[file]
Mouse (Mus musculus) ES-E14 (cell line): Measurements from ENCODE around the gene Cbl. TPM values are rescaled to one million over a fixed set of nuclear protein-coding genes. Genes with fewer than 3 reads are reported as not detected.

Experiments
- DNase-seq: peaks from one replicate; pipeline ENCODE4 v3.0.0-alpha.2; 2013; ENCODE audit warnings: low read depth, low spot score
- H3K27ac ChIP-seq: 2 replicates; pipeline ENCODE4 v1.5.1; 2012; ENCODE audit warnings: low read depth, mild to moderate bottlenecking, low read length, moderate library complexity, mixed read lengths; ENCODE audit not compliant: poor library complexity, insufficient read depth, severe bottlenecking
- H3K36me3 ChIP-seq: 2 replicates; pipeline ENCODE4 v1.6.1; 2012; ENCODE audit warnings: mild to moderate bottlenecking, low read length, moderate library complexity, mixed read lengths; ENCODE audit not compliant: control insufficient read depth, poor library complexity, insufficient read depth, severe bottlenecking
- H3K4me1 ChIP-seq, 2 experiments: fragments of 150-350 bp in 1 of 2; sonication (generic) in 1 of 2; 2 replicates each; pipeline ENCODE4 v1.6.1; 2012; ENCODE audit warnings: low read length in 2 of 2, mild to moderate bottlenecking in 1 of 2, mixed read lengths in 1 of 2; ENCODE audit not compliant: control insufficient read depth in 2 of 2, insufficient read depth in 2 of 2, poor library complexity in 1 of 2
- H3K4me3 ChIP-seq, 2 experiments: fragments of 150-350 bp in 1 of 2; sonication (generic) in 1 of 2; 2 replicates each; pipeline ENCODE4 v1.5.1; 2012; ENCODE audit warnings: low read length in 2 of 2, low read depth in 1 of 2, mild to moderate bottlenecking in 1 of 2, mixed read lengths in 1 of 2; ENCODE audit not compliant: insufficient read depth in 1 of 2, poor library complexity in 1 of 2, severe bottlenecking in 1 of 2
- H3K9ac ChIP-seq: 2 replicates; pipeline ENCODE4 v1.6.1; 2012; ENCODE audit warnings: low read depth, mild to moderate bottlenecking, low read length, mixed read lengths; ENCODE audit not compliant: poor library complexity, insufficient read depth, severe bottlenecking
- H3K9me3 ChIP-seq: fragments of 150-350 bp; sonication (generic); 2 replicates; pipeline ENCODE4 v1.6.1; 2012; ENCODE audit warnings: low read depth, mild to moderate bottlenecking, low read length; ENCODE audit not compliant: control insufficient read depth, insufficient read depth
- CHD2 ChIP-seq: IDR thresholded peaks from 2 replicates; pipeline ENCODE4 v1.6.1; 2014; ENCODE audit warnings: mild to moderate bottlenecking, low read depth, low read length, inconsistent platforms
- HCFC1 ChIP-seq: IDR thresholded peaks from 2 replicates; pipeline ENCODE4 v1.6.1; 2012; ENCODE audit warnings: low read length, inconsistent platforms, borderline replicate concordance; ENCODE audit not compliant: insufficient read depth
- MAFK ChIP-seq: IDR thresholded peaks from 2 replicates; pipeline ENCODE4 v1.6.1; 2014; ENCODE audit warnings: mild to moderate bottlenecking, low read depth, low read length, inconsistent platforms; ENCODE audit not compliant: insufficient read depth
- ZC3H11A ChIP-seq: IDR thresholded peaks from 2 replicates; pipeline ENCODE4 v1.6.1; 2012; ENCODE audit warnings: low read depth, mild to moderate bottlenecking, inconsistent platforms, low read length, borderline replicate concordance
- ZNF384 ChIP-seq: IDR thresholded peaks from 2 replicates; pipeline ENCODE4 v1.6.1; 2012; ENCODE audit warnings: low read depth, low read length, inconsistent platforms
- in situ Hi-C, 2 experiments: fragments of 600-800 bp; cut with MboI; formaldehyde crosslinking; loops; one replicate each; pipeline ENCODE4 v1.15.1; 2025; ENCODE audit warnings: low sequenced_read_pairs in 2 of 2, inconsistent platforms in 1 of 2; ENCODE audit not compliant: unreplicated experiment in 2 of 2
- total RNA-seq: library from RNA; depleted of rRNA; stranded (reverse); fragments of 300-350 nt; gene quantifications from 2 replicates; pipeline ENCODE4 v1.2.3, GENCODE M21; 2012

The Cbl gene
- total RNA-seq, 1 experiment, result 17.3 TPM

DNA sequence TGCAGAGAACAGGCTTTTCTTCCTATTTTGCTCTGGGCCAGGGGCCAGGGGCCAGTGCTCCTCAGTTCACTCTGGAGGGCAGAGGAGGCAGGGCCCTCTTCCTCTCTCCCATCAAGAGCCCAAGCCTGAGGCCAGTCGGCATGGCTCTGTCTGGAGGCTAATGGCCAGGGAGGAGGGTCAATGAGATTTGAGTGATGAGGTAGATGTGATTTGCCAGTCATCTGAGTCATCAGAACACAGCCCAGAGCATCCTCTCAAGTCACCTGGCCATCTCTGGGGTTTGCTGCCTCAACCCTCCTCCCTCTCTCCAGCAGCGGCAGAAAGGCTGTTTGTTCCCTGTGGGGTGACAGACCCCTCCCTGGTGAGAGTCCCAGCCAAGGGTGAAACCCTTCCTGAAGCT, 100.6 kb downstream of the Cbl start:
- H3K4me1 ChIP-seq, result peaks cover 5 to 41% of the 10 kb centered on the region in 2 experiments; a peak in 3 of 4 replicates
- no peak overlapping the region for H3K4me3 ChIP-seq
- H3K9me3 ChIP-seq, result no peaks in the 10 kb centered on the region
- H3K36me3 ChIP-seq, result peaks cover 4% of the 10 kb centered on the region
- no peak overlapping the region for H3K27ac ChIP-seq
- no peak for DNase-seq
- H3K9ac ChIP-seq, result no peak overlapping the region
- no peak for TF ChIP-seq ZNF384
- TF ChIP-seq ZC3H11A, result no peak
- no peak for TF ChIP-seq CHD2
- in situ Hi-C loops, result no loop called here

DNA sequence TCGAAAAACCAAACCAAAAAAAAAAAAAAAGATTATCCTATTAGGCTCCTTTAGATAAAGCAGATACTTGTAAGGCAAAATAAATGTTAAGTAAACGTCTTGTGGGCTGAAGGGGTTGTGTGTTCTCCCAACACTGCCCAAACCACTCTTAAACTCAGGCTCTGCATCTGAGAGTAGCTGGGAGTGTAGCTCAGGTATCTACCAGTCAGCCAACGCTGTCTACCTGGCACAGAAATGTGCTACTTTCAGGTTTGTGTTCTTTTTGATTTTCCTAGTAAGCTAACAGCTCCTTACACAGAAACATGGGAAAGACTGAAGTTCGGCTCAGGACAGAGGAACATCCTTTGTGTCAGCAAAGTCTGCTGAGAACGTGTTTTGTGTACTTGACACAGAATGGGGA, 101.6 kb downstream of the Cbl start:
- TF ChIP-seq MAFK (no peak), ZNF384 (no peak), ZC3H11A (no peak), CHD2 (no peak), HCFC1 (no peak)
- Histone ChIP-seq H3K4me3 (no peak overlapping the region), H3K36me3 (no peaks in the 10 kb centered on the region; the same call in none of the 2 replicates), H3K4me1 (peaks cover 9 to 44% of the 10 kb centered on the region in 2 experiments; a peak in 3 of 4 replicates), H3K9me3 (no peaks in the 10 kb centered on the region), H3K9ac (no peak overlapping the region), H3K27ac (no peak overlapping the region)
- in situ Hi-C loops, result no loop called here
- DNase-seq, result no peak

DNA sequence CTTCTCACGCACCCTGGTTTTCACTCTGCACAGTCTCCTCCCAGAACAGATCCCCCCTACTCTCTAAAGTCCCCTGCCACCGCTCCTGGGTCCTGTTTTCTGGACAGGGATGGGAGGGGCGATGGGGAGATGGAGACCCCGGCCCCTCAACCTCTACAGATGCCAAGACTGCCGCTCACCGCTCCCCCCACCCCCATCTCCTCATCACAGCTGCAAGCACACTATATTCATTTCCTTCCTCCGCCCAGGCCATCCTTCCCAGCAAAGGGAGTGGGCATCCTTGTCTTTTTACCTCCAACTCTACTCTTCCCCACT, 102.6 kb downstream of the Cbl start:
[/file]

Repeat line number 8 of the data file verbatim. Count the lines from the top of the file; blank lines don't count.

- H3K9ac ChIP-seq: 2 replicates; pipeline ENCODE4 v1.6.1; 2012; ENCODE audit warnings: low read depth, mild to moderate bottlenecking, low read length, mixed read lengths; ENCODE audit not compliant: poor library complexity, insufficient read depth, severe bottlenecking